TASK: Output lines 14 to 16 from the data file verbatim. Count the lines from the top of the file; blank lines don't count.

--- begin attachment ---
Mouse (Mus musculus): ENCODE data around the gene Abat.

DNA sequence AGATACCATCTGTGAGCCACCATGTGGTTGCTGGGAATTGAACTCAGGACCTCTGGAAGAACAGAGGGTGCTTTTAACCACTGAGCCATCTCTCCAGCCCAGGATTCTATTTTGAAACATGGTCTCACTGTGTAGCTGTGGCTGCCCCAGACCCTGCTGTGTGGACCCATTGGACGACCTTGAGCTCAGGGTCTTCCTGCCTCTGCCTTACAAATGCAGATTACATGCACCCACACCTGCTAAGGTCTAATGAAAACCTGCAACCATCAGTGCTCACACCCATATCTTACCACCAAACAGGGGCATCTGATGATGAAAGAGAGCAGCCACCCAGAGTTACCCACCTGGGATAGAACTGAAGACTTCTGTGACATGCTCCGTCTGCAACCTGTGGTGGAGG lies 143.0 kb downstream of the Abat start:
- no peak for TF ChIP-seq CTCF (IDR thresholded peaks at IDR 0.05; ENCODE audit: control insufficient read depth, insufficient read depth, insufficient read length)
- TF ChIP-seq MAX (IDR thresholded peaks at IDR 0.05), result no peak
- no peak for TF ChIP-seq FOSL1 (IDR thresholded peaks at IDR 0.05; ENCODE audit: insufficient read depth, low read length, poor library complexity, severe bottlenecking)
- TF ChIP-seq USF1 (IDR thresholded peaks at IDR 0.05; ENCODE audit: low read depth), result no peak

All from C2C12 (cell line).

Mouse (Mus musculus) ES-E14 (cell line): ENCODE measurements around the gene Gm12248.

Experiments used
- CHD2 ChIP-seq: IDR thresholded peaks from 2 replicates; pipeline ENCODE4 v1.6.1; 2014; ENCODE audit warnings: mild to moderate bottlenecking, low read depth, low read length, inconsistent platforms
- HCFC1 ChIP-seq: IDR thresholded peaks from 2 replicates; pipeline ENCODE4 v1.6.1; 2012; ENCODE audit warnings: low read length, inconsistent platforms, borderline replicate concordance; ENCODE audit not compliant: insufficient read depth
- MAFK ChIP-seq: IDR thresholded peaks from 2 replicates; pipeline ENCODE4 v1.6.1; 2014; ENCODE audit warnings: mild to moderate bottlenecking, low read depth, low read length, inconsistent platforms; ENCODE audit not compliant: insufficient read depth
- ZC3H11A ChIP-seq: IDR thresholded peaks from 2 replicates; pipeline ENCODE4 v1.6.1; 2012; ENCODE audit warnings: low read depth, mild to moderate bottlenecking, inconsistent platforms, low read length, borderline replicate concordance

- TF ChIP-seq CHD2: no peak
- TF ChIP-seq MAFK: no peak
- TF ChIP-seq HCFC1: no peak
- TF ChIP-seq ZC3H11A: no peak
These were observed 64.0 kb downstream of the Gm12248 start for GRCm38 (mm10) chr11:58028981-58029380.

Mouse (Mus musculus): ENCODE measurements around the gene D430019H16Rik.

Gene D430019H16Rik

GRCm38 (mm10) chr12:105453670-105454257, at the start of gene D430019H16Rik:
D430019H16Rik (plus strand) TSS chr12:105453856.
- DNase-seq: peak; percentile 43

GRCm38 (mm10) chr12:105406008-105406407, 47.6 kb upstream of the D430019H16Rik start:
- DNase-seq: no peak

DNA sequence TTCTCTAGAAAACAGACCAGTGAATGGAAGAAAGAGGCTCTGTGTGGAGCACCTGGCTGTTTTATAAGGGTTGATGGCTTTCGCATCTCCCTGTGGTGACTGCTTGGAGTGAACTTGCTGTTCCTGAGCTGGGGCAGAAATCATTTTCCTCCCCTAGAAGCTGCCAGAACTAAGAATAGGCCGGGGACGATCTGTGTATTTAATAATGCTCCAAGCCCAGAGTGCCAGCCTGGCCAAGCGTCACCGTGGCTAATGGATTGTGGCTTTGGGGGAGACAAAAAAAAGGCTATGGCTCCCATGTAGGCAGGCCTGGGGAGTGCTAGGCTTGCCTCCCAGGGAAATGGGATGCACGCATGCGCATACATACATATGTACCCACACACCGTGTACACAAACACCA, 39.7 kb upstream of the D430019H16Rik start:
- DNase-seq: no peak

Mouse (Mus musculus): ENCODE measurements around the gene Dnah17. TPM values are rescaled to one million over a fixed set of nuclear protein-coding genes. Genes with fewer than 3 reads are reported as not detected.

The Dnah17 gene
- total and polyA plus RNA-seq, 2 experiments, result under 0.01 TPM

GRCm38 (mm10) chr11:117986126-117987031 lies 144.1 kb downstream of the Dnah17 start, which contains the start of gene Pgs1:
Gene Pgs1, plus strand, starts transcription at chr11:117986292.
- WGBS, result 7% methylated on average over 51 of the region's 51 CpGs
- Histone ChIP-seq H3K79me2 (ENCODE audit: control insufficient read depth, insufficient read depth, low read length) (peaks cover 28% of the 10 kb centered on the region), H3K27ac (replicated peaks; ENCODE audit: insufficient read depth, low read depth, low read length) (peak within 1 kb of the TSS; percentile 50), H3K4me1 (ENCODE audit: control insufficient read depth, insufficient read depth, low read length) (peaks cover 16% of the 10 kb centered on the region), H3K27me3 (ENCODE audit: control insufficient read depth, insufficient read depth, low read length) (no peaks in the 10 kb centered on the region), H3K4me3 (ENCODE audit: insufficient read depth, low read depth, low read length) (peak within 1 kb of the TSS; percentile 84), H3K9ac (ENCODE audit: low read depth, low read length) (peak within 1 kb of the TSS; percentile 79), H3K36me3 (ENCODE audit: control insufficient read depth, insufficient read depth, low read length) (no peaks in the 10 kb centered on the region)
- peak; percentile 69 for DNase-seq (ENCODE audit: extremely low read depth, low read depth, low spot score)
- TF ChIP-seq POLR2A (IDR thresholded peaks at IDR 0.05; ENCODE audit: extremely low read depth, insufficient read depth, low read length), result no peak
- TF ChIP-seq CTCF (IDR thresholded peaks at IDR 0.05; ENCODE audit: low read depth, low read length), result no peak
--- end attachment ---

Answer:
- TF ChIP-seq CHD2: no peak
- TF ChIP-seq MAFK: no peak
- TF ChIP-seq HCFC1: no peak